The Center for Minimally Invasive Esophogeal Therapies at Boston Medical Center is dedicated to serving you and your family by providing you with the most advanced and effective medical treatment in New England for gastroesophageal reflux disease, or GERD, as well as unmatched patient care. Our staff of compassionate diagnosticians, surgeons, physician assistants, nurse practitioners and surgical nurses collaborate to treat you in our state-of-the-art facilities and help guide you on the path to recovery in the most comfortable way possible.
Fundoplication is a surgical treatment for gastroesophageal reflux disease, or GERD. In GERD, your lower esophageal sphincter (LES)—the ring of muscle that connects your esophagus and your stomach—relaxes between swallows, allowing stomach acid to flow back into your esophagus.
Unlike your stomach, the esophagus does not produce mucous to protect it against acid corrosion, which results in irritation in the esophageal lining when reflux occurs. In many cases, patients with reflux also have hiatal hernias where part of the stomach has slipped into the chest cavity rather than remaining in the abdomen.
There are a variety of ways to treat GERD, such as lifestyle modifications and medication, but if these methods are not successful, your physician may suggest fundoplication. Your surgeon will wrap the upper curve of your stomach (the fundus) around the LES, strengthening it and lessening GERD symptoms.
Your physician will recommend one of the following types of fundoplication, according to your situation. The type of fundoplication depends on several factors such as the severity of your GERD, the presence of a hiatal hernia and its size, and whether or not you have had previous operations in this area.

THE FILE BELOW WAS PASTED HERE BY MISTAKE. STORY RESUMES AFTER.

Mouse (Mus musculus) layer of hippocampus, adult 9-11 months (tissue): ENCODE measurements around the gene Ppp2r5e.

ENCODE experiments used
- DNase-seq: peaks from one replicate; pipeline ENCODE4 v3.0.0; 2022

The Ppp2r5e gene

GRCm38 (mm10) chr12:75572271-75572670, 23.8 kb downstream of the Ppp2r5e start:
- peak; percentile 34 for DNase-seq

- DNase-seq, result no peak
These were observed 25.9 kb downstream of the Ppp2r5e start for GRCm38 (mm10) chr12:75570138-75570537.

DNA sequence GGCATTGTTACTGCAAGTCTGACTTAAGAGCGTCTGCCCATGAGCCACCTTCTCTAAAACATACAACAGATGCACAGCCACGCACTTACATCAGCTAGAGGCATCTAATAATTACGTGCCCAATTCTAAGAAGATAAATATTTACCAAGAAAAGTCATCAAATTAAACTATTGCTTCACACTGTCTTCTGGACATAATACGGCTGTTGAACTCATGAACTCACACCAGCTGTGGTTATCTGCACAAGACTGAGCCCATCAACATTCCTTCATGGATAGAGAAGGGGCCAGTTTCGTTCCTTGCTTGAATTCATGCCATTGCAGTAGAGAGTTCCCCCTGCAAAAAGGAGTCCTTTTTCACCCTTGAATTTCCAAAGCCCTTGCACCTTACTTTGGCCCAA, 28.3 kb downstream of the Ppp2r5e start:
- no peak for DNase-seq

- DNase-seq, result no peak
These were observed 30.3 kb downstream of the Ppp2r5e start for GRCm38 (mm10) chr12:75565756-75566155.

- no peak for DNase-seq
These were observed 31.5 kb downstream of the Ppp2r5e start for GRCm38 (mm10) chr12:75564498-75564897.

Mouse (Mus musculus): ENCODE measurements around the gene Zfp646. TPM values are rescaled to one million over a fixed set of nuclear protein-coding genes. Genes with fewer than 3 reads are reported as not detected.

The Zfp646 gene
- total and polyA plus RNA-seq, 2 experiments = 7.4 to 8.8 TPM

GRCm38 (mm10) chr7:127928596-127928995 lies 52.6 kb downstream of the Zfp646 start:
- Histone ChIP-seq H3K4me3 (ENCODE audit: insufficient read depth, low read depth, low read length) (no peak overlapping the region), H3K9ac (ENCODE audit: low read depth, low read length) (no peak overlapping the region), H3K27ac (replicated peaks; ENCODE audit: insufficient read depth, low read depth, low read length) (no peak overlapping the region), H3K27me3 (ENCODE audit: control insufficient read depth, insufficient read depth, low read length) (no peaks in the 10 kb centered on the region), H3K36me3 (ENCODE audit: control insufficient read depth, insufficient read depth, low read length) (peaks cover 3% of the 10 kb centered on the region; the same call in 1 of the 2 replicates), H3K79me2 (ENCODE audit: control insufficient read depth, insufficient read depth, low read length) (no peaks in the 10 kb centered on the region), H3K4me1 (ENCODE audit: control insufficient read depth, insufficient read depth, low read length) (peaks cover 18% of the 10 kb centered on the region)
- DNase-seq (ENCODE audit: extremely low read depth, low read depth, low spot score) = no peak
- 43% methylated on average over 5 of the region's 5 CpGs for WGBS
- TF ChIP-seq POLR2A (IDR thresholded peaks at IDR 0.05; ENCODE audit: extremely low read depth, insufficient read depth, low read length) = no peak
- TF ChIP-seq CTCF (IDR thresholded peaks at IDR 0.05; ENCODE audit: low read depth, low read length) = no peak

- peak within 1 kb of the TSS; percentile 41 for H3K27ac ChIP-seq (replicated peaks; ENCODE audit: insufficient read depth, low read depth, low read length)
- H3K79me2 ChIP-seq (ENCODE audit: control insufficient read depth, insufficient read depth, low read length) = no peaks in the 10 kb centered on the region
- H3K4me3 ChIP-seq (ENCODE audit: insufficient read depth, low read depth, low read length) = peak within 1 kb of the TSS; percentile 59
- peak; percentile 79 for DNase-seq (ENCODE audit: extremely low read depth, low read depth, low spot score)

How to Prepare
It is important to follow any instructions given to you by your physician. These instructions generally include not eating or drinking anything after midnight on the night before your procedure, bringing a list of your medications with you to the hospital and arriving one hour before your surgery.
You may have a pre-admission appointment weeks beforehand, during which you will have routine blood tests and meet with the anesthesiologist, who will administer medicine during your procedure that puts you to sleep and eases pain.
Try to stay healthy by being active, eating a balanced diet, and limiting tobacco and alcohol consumption leading up to your scheduled surgery. Make a list of all medications you take and bring it with you. Include prescription and over-the-counter medications, herbs, supplements, aspirin and corticosteroids.
What to Expect
One day before your procedure, you should receive a call from us. You will be given information about the day of your procedure, including where to go and when to arrive.
When you arrive, you will be taken to a pre-surgery area so that we can take your temperature, blood pressure, pulse, and listen to your heart and lungs. We will place an intravenous (IV) line in a vein in your arm, so that medications and fluids may be administered before, during and after the procedure.
After you are given anesthesia, your surgeon will make the necessary incision(s), or insert the endoscope. Once he or she has access to the the lower esophageal sphincter (LES), the part of the upper stomach closest to the esophagus is gathered, wrapped and sewn around the lower end of the esophagus and the LES. This part of the procedure, called plication, increases pressure and strengthens the LES so that acid cannot flow backward as easily. When your surgeon has completed the fundoplication, any instruments are removed and your incisions are closed.
After surgery, you will be taken to the Post Anesthesia Unit and monitored for any changes in blood pressure, heart rate and breathing. An IV line will remain in a vein in your arm to keep you hydrated and administer pain medication, if necessary. If a breathing tube was inserted during surgery to control your breathing, it may remain in place for a brief time.
If you had laparoscopic surgery, you will likely remain in the hospital for one to two days, and full recovery may take two to three weeks, as opposed to open surgery, which can take up to six weeks. You will be on a modified diet for a time after surgery and will receive instructions from the dietitian in the hospital before you leave. It is important to follow your doctor's istructions regarding post-procedure eating, drinking and medications. Call us if you have any questions or changes.